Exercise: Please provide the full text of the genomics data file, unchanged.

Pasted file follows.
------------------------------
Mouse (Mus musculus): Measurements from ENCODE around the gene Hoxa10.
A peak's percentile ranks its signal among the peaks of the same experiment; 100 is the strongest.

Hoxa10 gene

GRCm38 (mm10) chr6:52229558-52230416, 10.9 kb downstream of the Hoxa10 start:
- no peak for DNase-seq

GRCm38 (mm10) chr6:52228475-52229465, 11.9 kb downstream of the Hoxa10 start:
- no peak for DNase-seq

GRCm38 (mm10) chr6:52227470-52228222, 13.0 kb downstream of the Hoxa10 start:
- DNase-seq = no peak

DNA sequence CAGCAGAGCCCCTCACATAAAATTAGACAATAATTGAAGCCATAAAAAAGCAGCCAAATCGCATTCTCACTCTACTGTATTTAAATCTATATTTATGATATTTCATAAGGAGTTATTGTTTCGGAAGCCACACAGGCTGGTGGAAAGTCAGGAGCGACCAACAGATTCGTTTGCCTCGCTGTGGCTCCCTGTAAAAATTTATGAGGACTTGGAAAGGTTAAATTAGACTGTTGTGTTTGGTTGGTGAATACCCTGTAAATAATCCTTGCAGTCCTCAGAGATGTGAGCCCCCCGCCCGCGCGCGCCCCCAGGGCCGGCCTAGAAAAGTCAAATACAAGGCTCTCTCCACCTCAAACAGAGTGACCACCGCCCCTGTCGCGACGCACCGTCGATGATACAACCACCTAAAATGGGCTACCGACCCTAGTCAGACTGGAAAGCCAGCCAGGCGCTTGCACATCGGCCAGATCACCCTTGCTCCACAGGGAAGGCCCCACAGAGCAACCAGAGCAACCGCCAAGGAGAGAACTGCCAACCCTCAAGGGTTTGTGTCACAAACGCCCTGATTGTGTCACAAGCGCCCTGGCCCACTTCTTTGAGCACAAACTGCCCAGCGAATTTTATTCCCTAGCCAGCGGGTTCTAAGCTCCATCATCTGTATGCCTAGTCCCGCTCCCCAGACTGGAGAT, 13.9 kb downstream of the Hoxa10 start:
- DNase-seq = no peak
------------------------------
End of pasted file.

Mouse (Mus musculus): Measurements from ENCODE around the gene Hoxa10.
A peak's percentile ranks its signal among the peaks of the same experiment; 100 is the strongest.

Hoxa10 gene

GRCm38 (mm10) chr6:52229558-52230416, 10.9 kb downstream of the Hoxa10 start:
- no peak for DNase-seq

GRCm38 (mm10) chr6:52228475-52229465, 11.9 kb downstream of the Hoxa10 start:
- no peak for DNase-seq

GRCm38 (mm10) chr6:52227470-52228222, 13.0 kb downstream of the Hoxa10 start:
- DNase-seq = no peak

DNA sequence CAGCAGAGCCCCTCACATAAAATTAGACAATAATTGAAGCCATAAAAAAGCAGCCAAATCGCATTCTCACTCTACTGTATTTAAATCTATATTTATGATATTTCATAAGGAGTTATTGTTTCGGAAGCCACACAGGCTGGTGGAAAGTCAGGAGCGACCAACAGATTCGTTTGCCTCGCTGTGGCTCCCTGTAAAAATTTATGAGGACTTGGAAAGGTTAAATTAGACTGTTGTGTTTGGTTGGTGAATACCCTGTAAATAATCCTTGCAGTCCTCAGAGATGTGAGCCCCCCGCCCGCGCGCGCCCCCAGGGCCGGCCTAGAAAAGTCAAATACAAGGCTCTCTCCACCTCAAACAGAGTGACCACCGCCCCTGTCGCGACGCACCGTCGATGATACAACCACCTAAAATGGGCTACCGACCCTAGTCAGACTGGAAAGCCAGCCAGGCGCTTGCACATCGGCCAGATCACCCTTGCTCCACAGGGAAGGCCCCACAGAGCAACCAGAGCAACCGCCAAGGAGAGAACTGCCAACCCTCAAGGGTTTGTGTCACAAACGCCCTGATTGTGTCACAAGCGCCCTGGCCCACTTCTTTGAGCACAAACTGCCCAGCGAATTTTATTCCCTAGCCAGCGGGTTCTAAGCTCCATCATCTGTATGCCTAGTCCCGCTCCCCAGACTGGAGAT, 13.9 kb downstream of the Hoxa10 start:
- DNase-seq = no peak